While the predominant hypothesis for many years was that schizophrenia was a glutamate deficit disorder, there is growing evidence of glutamate hyperactivity as well. The study by Karlsson et al., appearing in the November 1st issue of Biological Psychiatry, reinforces this point with new data about the impact of deleting the gene for the glutamate transporter EAAT1.
EAAT1, implicated in schizophrenia, plays a critical role in inactivating glutamate by removing it from the synaptic and extracellular spaces. The authors demonstrate that these “knockout” animals show increased responses to the NMDA glutamate receptor antagonist, MK-801. This drug causes the release of more glutamate into the synapse in the frontal cortex. This effect of MK-801 is reduced by a group II metabotropic glutamate receptor agonist, which reduces glutamate release.
Dr. Andrew Holmes, corresponding author, further discusses their findings, “Our study adds a new twist to [glutamate] research by showing that genetically disrupting a major regulator of glutamate’s ability to communicate between nerve cells produces certain ‘schizophrenia-like’ features in mice and, moreover, that these abnormalities can be corrected by a highly promising new class of glutamate-targeting antipsychotic treatments.” In fact, this class of drugs has already shown some preliminary efficacy in its ability to treat individuals suffering from schizophrenia.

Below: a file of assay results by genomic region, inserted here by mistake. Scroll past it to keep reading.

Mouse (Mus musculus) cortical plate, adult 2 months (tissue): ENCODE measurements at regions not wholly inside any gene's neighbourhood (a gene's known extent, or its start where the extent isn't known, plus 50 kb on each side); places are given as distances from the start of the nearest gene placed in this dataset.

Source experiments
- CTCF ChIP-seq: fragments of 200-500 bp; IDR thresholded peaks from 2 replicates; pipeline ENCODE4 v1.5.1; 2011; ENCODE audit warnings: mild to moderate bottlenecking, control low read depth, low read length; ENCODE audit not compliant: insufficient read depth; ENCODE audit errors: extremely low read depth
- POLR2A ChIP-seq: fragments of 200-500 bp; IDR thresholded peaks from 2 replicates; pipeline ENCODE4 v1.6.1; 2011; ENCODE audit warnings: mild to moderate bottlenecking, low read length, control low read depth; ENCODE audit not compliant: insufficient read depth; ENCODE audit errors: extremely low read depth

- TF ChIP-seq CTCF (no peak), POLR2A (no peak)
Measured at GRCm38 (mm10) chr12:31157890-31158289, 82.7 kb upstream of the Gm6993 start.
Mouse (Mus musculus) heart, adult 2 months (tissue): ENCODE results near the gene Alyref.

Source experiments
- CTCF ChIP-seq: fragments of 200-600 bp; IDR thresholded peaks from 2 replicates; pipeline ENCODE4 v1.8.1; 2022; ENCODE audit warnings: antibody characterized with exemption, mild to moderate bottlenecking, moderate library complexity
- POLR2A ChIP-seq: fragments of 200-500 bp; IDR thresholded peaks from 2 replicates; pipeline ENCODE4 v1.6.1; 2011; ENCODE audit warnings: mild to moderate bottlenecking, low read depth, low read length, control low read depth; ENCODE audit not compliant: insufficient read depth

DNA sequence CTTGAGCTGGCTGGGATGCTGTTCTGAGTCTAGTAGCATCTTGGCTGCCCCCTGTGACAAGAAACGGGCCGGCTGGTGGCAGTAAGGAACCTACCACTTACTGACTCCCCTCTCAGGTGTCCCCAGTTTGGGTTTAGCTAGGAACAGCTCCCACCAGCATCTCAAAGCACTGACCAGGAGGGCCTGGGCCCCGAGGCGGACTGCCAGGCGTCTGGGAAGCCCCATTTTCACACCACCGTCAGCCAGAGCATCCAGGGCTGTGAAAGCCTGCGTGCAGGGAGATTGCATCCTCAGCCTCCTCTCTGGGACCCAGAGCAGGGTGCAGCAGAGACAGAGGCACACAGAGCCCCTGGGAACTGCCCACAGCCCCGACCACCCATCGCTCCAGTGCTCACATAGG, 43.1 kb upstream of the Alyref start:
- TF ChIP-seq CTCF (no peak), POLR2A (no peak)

John H. Krystal, M.D., Editor of Biological Psychiatry and affiliated with both Yale University School of Medicine and the VA Connecticut Healthcare System, comments: “The NMDA receptor antagonist model and the EAAT1 knockout animal push us to take a fresh look at the obstacles to treating cognitive impairments associated with schizophrenia, in other words, optimizing their cortical network function. This new look can lead us to drugs that would have been completely surprising as recently as 10 years ago, such as the group II metabotropic glutamate receptor agonists.”
Dr. Holmes does note that further research is warranted, stating, “What is now needed is more research to get a better handle on how disrupting this gene affects the brain’s neural wiring and molecular signaling pathways to produce the symptoms of schizophrenia.” This finding could ultimately help scientists develop new or improved treatments for this schizophrenia.
Jayne Dawkins | alfa
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